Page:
Food scholars have found that some areas within the alternative food movement, such as farmer’s markets and natural-grocers, operate as exclusionary spaces that primarily serve privileged white shoppers. The rhetoric used, attitudes upheld and physical characteristics of these spaces ostracize non-white individuals, effectively making the high quality, organic and locally grown food inaccessible to them. This ethnographic study examines a natural grocer and farmer’s market in Boulder, CO, utilizing the usage of qualitative interviews, a secondary sample, participatory observation and discursive analysis.
Through these methods, similar results were found in conjunction with the previously completed literature on this topic. First off, this research argues that the natural-grocer and farmer’s market are overwhelmingly white spaces and are fraught with simultaneous conspicuous and inconspicuous modes of exclusion. With these characteristics in play, it is argued that the alternative food movement, in the form of farmer’s markets and natural-grocers, is inhibited from its true potential of serving diverse populations. Lastly, this study will attempt to offer up some ideas for improvements in these areas in hopes of turning the white spaces of many (not all) farmer’s markets and natural-grocers into locations that accurately depict and welcome the vibrant community working for them and surrounding them.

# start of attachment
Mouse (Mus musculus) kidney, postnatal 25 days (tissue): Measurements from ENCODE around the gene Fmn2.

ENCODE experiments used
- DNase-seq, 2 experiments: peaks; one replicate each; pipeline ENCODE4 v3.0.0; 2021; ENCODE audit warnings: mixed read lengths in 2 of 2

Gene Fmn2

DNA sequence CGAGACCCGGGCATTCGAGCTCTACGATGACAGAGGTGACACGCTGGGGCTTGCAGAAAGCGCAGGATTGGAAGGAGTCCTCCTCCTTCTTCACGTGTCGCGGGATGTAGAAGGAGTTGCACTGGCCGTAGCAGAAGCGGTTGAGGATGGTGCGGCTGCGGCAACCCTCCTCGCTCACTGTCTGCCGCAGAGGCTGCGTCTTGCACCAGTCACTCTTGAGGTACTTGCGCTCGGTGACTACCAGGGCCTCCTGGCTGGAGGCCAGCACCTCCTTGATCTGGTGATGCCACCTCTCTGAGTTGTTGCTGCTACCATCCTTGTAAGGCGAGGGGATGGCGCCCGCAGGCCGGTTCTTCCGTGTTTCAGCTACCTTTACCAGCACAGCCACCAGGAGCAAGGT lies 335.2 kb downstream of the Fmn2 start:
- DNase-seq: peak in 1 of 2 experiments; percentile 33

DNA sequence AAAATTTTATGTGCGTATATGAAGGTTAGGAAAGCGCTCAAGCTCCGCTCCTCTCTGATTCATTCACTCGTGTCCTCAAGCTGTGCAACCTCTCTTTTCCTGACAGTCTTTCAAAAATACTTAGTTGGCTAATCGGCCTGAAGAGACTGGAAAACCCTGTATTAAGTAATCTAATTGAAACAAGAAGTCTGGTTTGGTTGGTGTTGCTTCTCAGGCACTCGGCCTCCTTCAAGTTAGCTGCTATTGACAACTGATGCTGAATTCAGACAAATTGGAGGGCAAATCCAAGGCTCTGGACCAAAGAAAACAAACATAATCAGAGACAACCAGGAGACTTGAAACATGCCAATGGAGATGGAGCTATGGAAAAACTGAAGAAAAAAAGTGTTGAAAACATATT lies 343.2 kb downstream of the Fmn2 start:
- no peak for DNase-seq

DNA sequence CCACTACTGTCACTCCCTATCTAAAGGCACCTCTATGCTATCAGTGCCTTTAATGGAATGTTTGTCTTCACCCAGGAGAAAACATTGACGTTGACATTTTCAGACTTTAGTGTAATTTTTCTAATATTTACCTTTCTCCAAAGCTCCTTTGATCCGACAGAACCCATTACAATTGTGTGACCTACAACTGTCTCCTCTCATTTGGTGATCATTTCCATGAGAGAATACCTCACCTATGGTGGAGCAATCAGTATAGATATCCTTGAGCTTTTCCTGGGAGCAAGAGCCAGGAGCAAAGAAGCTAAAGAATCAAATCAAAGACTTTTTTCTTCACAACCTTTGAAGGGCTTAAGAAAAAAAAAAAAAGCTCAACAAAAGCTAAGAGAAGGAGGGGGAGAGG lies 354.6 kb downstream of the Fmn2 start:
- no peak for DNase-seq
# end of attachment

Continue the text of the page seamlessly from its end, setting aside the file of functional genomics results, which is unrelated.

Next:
The Absence of Foreign Language
In whiteness theory, color-blindness is when the absence of racial identifiers in language is seen as non-racist. Alfalfa’s is inherently a color-blind institution because of its location in the city of Boulder, a predominately white and affluent community. However, the key word here is predominately because Boulder also has a large native non-white population. It is also an international tourist destination and home to thousands of foreign students. Due to the absence of foreign language at Alfalfa’s, some of these people are automatically unable to shop there or struggle their way through the process of translation. None of the items sold, or menus advertising the food at Alfalfa’s are bi-lingual. The only presence of another language is a decorative Chinese or Japanese symbol above the seafood and sushi section.
The absence of foreign languages transforms Alfalfa’s into a white space. The language used at Alfalfa’s makes white people perceive this landscape as normal and natural while non-whites could feel uncomfortable and unwelcome (McCullen 2001). When writing about alternative food institutions Guthman (2008) ascertains, “Few people of color attend these programs; many feel isolated, and excluded…not only because of the language employed but also in fear of challenging” (p.394). In the case of Alfalfa’s, the language employed is English and the idea of convincing an entire corporation to include bi-lingual items and signs is a monumental task, even for a white person. The complete absence of a foreign language at Alfalfa’s discourages and dissuades non-whites from shopping there, inherently defending the whiteness perpetuated there.
White Savior Imagery